If you’re having a challenging time juggling your bills, you’re not alone. According to the U.S. Bureau of Labor Statistics, the average expenditure of a U.S. household was $61,334 annually. Of those bills, 9 of the 14 major expenditures rose in 2020 and continue to rise. With the rise in costs, people are looking for helpful ways to cut and consolidate bills. However, finding the best way to consolidate your bills isn’t easy.
Does Bill Consolidation Work?
Bill consolidation works as long as you don’t use the opportunity to spend more money. When you consolidate bills, you group enough of your bills together to make payments more manageable. Rather than working with different creditors, varying interests rates, and due dates, bill consolidation organizes it all into one fixed monthly payment, as you’ll learn at https://www.bills.com.
Step One: Start to Consolidate Bills
To consolidate bills, you must know the extent of your debt and how much income you have to meet those payments. You’ll have to list your credit cards, loans, and understand what their interest rates are. In addition, you’ll identify your sources of income and compare them to your monthly payments.
Step Two: Choose a Debt-Relief Option
Fortunately, there exists a variety of options to help you consolidate bills. The challenging part is choosing the right one for your situation. The following are the most common options for bill consolidation.
Balance Transfer Credit Card
A balance transfer credit card is a great choice for someone with a small amount of debt on high-interest credit cards. Credit cards with high interest rates can quickly drown you in balances if you’re not extremely careful. Data shows that 98% of credit cards charge hefty late fees and penalties. Using a balance transfer card to lower interest rates and make payments manageable work to consolidate bills from credit cards.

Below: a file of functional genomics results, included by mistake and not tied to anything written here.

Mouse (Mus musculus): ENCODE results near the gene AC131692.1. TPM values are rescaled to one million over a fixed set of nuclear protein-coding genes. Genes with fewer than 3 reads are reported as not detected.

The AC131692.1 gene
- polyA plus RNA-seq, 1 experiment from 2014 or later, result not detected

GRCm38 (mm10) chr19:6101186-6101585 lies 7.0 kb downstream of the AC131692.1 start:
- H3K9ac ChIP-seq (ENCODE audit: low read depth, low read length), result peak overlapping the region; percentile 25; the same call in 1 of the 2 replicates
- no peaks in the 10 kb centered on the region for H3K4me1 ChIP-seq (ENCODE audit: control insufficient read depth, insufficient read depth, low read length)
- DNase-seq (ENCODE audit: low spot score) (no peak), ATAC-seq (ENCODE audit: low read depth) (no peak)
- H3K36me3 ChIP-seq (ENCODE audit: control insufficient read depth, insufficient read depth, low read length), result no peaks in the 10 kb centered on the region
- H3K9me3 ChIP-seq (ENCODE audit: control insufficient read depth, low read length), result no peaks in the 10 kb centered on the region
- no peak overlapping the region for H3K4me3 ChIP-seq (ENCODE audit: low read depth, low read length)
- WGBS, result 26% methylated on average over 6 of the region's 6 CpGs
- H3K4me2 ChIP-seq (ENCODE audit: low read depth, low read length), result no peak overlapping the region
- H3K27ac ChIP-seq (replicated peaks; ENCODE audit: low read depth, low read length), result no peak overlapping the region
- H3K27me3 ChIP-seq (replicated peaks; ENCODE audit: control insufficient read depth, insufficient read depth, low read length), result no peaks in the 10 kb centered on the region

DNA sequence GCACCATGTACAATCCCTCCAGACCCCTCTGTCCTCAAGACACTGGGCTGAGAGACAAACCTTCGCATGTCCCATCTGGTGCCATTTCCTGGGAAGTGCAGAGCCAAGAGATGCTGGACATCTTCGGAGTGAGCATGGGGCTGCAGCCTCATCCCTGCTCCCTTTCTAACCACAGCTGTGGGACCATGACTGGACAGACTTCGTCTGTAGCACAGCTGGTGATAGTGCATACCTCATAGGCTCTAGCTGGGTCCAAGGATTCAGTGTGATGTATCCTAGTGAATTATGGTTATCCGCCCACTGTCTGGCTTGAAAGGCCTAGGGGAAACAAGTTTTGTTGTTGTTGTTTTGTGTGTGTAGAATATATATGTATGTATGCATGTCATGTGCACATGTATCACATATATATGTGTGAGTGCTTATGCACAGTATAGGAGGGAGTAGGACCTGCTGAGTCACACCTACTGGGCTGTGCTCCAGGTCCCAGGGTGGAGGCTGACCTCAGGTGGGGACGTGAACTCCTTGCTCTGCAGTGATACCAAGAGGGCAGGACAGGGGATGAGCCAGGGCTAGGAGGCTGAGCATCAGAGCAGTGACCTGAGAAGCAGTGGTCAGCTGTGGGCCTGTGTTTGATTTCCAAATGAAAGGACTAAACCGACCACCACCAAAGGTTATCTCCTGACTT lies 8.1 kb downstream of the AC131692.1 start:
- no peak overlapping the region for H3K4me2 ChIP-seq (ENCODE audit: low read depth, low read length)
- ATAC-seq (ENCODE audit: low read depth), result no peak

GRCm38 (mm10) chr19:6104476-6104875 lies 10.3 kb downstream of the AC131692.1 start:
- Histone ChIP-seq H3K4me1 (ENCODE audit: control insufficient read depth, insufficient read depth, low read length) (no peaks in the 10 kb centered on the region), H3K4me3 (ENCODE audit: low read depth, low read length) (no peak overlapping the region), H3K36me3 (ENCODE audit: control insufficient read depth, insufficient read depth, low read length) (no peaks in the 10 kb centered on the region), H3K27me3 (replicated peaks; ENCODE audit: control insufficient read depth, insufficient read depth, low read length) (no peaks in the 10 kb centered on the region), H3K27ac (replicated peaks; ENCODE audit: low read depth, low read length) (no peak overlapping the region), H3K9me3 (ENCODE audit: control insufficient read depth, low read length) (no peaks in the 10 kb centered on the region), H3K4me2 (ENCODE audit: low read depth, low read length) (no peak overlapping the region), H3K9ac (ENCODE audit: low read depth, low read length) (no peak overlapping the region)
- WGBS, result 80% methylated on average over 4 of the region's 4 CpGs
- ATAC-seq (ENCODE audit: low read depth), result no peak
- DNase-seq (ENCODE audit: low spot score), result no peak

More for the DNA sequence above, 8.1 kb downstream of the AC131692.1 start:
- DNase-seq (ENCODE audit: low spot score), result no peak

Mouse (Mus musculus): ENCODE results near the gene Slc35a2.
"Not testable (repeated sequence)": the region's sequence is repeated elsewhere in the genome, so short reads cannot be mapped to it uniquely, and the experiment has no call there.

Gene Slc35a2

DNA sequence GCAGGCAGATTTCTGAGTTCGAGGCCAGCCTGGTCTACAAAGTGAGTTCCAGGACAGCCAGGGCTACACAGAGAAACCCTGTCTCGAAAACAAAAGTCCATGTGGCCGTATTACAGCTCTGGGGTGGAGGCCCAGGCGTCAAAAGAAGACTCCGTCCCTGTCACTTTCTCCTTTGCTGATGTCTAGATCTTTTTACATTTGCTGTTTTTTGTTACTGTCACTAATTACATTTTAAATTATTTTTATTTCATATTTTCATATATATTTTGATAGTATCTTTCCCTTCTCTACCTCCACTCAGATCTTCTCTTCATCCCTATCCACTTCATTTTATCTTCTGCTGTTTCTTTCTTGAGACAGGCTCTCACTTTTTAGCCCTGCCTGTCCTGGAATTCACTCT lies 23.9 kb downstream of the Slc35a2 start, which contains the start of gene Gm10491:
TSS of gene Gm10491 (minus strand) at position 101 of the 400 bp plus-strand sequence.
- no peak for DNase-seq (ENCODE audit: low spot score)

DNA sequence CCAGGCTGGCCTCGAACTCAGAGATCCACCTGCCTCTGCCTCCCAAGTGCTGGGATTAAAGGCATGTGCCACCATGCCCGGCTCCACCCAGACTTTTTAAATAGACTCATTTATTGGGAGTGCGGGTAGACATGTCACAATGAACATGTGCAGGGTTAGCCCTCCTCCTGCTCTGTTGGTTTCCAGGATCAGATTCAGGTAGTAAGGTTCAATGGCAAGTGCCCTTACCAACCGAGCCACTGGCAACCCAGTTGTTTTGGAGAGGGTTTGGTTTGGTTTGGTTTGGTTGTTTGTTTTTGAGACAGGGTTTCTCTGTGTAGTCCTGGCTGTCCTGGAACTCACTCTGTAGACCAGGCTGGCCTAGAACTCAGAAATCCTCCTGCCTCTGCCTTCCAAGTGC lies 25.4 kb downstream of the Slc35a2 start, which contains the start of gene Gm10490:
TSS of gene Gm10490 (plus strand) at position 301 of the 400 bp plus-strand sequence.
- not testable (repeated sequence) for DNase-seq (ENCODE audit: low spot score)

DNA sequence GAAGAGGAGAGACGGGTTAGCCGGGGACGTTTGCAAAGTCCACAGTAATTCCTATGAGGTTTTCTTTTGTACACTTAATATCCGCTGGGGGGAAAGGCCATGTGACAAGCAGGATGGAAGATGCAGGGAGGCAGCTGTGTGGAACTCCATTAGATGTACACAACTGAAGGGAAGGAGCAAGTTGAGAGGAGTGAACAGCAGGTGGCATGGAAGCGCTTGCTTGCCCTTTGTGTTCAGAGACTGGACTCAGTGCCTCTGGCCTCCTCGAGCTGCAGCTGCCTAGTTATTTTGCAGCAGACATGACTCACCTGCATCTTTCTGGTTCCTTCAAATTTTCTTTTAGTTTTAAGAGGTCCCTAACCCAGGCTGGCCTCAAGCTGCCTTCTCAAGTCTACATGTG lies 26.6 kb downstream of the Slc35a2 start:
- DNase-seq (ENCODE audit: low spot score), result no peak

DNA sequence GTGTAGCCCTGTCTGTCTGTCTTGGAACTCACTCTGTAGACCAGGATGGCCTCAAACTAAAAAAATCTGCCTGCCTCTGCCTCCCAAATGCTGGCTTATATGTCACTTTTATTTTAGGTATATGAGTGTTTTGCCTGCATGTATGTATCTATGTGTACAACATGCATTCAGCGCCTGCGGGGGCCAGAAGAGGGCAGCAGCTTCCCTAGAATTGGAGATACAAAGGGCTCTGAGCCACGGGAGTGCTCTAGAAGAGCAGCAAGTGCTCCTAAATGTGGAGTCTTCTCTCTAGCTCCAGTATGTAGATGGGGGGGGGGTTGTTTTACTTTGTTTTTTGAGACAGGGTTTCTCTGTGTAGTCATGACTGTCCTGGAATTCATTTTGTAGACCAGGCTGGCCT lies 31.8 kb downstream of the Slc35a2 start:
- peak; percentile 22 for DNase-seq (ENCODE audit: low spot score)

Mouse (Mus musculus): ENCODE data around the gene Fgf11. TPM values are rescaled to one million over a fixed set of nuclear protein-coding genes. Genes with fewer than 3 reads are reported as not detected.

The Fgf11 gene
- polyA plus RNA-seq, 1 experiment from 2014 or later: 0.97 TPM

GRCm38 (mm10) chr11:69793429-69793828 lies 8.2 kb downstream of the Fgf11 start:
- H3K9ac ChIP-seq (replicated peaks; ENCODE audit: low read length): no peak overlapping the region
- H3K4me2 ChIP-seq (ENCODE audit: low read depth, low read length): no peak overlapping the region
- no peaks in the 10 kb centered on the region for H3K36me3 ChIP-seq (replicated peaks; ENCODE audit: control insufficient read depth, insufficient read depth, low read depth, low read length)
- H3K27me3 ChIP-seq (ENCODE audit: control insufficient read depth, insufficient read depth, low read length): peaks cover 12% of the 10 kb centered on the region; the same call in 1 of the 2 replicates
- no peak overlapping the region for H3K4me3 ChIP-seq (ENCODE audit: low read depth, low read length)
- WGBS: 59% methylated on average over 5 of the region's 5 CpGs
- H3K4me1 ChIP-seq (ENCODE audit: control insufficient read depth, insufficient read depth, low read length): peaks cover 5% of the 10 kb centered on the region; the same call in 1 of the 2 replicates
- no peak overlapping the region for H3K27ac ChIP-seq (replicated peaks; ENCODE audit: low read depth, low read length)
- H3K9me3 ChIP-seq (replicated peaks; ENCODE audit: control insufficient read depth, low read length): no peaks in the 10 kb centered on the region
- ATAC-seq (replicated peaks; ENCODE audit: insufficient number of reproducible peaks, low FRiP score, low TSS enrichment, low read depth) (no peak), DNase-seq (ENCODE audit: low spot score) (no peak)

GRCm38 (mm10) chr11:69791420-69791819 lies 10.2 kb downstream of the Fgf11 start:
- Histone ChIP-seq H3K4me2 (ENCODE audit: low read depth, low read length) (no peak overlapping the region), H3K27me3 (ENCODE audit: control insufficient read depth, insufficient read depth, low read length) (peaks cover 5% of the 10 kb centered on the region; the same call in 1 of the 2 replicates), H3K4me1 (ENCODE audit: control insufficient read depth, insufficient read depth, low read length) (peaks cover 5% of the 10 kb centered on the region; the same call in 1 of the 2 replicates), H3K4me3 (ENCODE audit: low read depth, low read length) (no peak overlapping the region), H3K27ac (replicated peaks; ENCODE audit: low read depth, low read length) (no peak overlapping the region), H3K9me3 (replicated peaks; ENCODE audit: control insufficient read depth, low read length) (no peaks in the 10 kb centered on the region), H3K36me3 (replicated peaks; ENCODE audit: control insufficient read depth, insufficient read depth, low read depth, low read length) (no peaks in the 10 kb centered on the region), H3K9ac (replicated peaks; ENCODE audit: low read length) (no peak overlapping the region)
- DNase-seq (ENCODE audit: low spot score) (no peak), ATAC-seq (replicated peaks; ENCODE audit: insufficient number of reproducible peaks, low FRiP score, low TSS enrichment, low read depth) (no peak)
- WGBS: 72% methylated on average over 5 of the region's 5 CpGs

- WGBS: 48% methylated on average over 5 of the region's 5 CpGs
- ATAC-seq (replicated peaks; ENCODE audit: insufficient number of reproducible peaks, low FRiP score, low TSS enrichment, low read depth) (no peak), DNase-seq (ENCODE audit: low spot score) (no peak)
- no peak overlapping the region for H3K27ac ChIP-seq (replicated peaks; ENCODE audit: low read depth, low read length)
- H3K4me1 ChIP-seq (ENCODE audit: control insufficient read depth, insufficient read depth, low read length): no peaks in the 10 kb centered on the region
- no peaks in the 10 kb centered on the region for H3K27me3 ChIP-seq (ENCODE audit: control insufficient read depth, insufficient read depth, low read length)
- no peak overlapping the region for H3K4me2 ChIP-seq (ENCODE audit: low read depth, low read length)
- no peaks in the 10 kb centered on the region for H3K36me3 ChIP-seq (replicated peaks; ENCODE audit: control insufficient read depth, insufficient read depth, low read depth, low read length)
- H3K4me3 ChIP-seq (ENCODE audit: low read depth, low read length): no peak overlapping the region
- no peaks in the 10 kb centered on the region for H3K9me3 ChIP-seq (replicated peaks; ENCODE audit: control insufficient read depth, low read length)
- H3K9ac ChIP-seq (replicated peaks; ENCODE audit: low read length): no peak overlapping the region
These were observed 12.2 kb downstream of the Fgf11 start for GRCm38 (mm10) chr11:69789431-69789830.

Bill Consolidation Loan
A bill consolidation loan is typically a personal loan from a bank. After taking out the bill consolidation loan, you would use the money to pay off the balance for credit card bills or other high-interest loans. The interest rates for bill consolidation loans rely on your credit score and you must meet the lenders qualifications.
Personal Loan from Friends and Family Members
Most people choose not to borrow money from friends or family members because it can risk relationships if things go south. That said, a personal loan from someone you know is an affordable way to help consolidate bills, especially if your credit is less than perfect. Making the loan more formal — by creating a promissory note, repayment plan, and even an interest rate — can help to make borrowing less from friends or family less awkward.
Home Equity Loan
If you own a home, you might have the option of using it to consolidate bills. A home equity loan uses your home as collateral for a loan. What makes home equity loans appealing are their interest rates, as they’re typically lower than those used for credit cards and car loans. Before looking into a home equity loan, however, you should know that defaulting could result in home foreclosure.
Debt Management Program
A debt management program is not a loan and you don’t need to put up your home as collateral. Rather, a debt management program helps your assess your finances, create a budget, and help you determine how to pay off your debt in a reasonable amount of time. Credit counselors answer your questions about the program and reach out to your creditors for you. The debt management program works with you to devise an affordable monthly payment, and they disburse these funds to pay your bills.
The Final Step: Making it Happen
Choosing a path to consolidate bills is a big step, but you don’t have to do it alone. If you’re looking for debt relief, Bills.com can answer your questions and help you choose the best way to consolidate your bills.